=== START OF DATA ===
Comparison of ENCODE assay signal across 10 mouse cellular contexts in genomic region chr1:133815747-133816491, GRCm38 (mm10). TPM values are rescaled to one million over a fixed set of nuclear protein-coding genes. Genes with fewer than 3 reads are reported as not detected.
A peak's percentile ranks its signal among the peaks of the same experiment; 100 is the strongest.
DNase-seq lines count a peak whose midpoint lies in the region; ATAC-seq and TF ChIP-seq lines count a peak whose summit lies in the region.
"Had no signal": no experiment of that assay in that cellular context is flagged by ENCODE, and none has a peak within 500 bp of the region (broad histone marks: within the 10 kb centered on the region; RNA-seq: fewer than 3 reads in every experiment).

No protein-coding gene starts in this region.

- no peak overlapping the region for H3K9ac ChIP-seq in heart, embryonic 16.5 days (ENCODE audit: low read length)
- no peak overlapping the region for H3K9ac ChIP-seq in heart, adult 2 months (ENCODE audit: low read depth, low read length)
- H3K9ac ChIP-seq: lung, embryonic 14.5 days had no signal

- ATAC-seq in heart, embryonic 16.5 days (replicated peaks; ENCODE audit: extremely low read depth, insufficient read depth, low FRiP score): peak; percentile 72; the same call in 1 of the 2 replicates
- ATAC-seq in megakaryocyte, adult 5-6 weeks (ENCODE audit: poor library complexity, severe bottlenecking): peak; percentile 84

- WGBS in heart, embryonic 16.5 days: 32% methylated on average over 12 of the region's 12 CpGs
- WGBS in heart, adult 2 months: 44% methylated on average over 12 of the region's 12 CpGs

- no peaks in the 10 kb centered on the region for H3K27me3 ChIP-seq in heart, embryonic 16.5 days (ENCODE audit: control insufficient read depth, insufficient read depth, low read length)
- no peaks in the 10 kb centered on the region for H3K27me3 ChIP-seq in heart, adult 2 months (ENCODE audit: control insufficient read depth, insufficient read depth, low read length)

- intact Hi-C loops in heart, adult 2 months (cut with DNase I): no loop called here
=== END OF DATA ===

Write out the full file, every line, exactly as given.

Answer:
Comparison of ENCODE assay signal across 10 mouse cellular contexts in genomic region chr1:133815747-133816491, GRCm38 (mm10). TPM values are rescaled to one million over a fixed set of nuclear protein-coding genes. Genes with fewer than 3 reads are reported as not detected.
A peak's percentile ranks its signal among the peaks of the same experiment; 100 is the strongest.
DNase-seq lines count a peak whose midpoint lies in the region; ATAC-seq and TF ChIP-seq lines count a peak whose summit lies in the region.
"Had no signal": no experiment of that assay in that cellular context is flagged by ENCODE, and none has a peak within 500 bp of the region (broad histone marks: within the 10 kb centered on the region; RNA-seq: fewer than 3 reads in every experiment).

No protein-coding gene starts in this region.

- no peak overlapping the region for H3K9ac ChIP-seq in heart, embryonic 16.5 days (ENCODE audit: low read length)
- no peak overlapping the region for H3K9ac ChIP-seq in heart, adult 2 months (ENCODE audit: low read depth, low read length)
- H3K9ac ChIP-seq: lung, embryonic 14.5 days had no signal

- ATAC-seq in heart, embryonic 16.5 days (replicated peaks; ENCODE audit: extremely low read depth, insufficient read depth, low FRiP score): peak; percentile 72; the same call in 1 of the 2 replicates
- ATAC-seq in megakaryocyte, adult 5-6 weeks (ENCODE audit: poor library complexity, severe bottlenecking): peak; percentile 84

- WGBS in heart, embryonic 16.5 days: 32% methylated on average over 12 of the region's 12 CpGs
- WGBS in heart, adult 2 months: 44% methylated on average over 12 of the region's 12 CpGs

- no peaks in the 10 kb centered on the region for H3K27me3 ChIP-seq in heart, embryonic 16.5 days (ENCODE audit: control insufficient read depth, insufficient read depth, low read length)
- no peaks in the 10 kb centered on the region for H3K27me3 ChIP-seq in heart, adult 2 months (ENCODE audit: control insufficient read depth, insufficient read depth, low read length)

- intact Hi-C loops in heart, adult 2 months (cut with DNase I): no loop called here